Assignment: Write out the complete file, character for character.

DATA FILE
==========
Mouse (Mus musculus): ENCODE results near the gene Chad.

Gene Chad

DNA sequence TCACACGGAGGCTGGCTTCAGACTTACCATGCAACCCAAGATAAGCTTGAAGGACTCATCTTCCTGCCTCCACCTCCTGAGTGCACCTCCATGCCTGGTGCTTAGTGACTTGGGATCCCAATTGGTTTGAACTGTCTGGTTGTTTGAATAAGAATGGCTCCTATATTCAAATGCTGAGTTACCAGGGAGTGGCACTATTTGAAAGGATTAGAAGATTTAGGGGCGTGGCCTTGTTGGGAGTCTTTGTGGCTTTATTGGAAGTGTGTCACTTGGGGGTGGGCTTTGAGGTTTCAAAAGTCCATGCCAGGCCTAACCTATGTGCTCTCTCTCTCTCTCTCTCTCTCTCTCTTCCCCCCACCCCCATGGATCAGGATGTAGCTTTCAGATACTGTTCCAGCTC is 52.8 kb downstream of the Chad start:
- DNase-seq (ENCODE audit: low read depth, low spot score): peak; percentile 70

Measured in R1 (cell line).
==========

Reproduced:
Mouse (Mus musculus): ENCODE results near the gene Chad.

Gene Chad

DNA sequence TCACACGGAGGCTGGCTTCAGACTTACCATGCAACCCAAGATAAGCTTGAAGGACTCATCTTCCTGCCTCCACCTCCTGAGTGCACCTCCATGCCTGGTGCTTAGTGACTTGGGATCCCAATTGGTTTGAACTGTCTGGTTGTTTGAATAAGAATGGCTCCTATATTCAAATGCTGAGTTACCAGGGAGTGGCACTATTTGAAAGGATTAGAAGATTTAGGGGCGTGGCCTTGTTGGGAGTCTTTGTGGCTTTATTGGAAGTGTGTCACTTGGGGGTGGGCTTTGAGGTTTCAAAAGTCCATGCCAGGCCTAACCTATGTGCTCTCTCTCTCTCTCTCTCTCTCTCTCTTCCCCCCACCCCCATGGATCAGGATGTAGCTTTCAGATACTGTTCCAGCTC is 52.8 kb downstream of the Chad start:
- DNase-seq (ENCODE audit: low read depth, low spot score): peak; percentile 70

Measured in R1 (cell line).